I measured the TPI and stock vin C manifolds every which way I could think of and they appear to be identical regarding the sealing surfaces. The machined length of the valley ends is exactly the same, the distance between opposite ends of the valley are the same, all the bolt holes are in the same location, the distance between the upper edges of the sealing flange to the heads is the same and the angle the between the port flanges and the machined edge where the valley meets is the same, almost a dead perfect 45* on both manifolds. There is no apparent reason the two manifolds will not interchange. I have found that you need to tighten the intake manifold in small steps over and over as you torque it down. These gaskets are better than most since the silicone bead squashes very easily but the main body is very solid so they don't keep flattening over time. The flange of the manifold is relatively thin so it pays to sneak up on the final torque a little at a time. I don't recommend reusing the gaskets, but I did look at the gaskets I pulled from the junkyard engine that donated the TPI manifold and if it wasn't dirty from being used, the sealing beads of silicone are all above the surface and unmarked so they would look brand new if clean. This is a 90* V6, the Chebbie 2.8 and 3.1 are 60* grin.gif

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My bad on the degrees of the V tongue.gif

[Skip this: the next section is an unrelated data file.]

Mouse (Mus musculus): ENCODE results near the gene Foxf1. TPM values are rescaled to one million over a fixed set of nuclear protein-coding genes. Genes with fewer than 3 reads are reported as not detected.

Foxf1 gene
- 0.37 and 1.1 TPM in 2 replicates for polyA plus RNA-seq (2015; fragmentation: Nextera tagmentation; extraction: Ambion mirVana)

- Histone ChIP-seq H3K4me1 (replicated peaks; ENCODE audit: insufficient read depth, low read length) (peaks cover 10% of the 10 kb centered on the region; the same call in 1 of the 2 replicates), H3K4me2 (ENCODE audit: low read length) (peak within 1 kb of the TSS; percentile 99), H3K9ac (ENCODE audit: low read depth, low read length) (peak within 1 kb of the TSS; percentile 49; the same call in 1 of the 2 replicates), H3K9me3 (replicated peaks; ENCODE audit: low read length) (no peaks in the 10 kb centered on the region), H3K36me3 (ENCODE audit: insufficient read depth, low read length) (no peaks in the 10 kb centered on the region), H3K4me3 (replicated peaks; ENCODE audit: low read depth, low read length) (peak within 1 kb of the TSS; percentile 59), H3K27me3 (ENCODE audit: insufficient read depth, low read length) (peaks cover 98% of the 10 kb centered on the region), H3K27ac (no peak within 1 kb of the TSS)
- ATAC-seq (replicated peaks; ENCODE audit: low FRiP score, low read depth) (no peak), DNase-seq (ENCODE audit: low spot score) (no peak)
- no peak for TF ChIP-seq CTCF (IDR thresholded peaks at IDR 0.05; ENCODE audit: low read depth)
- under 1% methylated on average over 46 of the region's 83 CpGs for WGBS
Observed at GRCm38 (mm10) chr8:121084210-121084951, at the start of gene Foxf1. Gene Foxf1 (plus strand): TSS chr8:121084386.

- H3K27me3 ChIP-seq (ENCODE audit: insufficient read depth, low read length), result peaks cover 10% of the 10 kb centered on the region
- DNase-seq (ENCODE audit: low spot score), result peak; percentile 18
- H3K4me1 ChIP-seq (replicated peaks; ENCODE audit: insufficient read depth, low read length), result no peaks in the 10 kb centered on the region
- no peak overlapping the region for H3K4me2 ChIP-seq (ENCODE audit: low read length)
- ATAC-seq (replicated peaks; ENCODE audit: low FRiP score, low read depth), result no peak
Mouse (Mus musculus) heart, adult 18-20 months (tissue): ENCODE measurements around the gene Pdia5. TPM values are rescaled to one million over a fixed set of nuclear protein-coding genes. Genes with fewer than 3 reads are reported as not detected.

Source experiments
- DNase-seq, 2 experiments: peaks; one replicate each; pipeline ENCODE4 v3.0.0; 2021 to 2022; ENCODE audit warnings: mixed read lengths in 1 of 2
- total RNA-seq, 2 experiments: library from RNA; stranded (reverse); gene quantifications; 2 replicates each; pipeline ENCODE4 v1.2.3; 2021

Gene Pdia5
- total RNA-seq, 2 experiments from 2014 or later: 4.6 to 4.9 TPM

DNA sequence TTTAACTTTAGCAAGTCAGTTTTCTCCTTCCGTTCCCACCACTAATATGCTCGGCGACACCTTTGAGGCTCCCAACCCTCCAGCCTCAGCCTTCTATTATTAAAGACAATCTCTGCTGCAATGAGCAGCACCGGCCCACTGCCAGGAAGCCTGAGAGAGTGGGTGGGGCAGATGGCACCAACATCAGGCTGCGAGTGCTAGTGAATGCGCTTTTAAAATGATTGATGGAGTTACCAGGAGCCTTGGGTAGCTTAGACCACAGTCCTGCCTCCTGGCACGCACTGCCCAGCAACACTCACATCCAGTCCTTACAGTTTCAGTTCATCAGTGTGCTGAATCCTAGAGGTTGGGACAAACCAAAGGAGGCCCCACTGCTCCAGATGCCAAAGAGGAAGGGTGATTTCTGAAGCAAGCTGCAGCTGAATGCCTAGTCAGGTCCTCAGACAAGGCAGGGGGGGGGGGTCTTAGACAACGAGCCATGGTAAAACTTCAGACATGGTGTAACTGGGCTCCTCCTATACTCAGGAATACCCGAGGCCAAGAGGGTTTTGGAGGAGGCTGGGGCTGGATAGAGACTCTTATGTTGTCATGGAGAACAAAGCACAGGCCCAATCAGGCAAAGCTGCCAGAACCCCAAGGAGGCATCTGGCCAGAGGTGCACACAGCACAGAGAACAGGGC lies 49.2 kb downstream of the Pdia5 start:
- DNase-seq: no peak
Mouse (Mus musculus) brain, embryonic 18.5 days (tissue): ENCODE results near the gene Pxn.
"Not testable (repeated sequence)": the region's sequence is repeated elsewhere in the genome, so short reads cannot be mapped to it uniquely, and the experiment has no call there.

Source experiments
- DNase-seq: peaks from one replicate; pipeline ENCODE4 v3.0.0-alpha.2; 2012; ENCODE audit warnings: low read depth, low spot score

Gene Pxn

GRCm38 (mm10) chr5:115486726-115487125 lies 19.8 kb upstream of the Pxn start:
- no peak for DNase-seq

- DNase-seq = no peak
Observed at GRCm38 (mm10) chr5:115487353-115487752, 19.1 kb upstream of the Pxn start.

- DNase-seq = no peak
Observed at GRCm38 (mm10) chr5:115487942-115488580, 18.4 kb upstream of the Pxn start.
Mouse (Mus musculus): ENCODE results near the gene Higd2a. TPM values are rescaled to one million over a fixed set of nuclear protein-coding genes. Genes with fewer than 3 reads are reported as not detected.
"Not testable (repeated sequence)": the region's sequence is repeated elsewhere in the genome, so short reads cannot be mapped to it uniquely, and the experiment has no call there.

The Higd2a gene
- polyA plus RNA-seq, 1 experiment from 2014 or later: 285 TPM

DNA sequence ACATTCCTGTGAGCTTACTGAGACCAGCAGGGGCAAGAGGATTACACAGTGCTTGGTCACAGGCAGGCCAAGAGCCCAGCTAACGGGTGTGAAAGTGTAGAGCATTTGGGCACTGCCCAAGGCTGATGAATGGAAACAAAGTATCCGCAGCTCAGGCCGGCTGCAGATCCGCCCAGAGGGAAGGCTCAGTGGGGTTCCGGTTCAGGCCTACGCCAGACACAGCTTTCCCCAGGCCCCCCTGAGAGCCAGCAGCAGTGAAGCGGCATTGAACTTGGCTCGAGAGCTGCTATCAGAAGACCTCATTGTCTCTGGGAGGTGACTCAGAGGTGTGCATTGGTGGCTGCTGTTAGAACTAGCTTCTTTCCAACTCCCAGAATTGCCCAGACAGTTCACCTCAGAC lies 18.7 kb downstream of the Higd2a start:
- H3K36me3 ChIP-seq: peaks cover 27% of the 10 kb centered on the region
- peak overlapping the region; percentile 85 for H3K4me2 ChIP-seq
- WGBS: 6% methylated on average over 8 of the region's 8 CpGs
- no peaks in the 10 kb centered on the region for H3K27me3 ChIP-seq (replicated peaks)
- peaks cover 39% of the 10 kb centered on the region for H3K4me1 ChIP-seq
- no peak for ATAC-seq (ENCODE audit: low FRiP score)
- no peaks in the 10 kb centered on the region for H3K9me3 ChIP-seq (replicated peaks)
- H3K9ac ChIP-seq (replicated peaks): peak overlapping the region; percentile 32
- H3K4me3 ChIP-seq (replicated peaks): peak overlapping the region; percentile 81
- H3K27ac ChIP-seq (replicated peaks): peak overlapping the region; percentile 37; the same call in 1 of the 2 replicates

How exactly should I be torquing the intake manifold down? The manual lists 9 ft/lbs. Is this right? I'm pretty new to torque wrench use

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Think in terms of torquing the lug nuts on on a wheel, you stagger your tightening across/ around the pattern. You really should consult the service manual. Certainly the one I have for the S/C I'm certain lays out the torquing sequence for the intake dome.

Think of it like a clock face, only squarer. You start at 12 o'clock and just snug the bolt, go from there to 6 o'clock, then 3 o'clock, then 9 o'clock, then 4:30, then 1:30, then 10:30, then 7:30. Back to 12 o'clock and start all over again. You'd go around this pattern 3 or 4 times with a spanner or socket wrench before you ever got near the torque wrench. As Hal says, sneak up on it.I would use a half value on the torque wrench, in this case 4 and a half Ft Lbs and step it up a pound or two ber torque pattern. Brute force should be left in the Tool Box for when you need to bust stuff loose. Overtorquing any portion of any assembly is going to result in unbalanced stress-break off bolt flanges or result in leaks. I guess I forget you're just a Pup! Torquing correctly is vital to any mechanical assembly for reliability, etc, etc. Same would apply to cylinder heads, check a FSM and you're going to find a specific torqing pattern for this type assembly. But the same pre-torque approach must be applied, getting uniformly snug pull on each and every bolt to pull the faying surfaces together and compress that gasket evenly over its' entire surface.

Need to ask now, how exactly did you tighten down both the the manifold and the blower when you installed these on your 3.8L or had them off and reinstalled.

Hope this is coming across as helpful, don't mean to be critical but this is basic mechanics, also have to realize you have to learn it somewhere. And the School of Hard Knocks is definitely the best and enduring way to learn!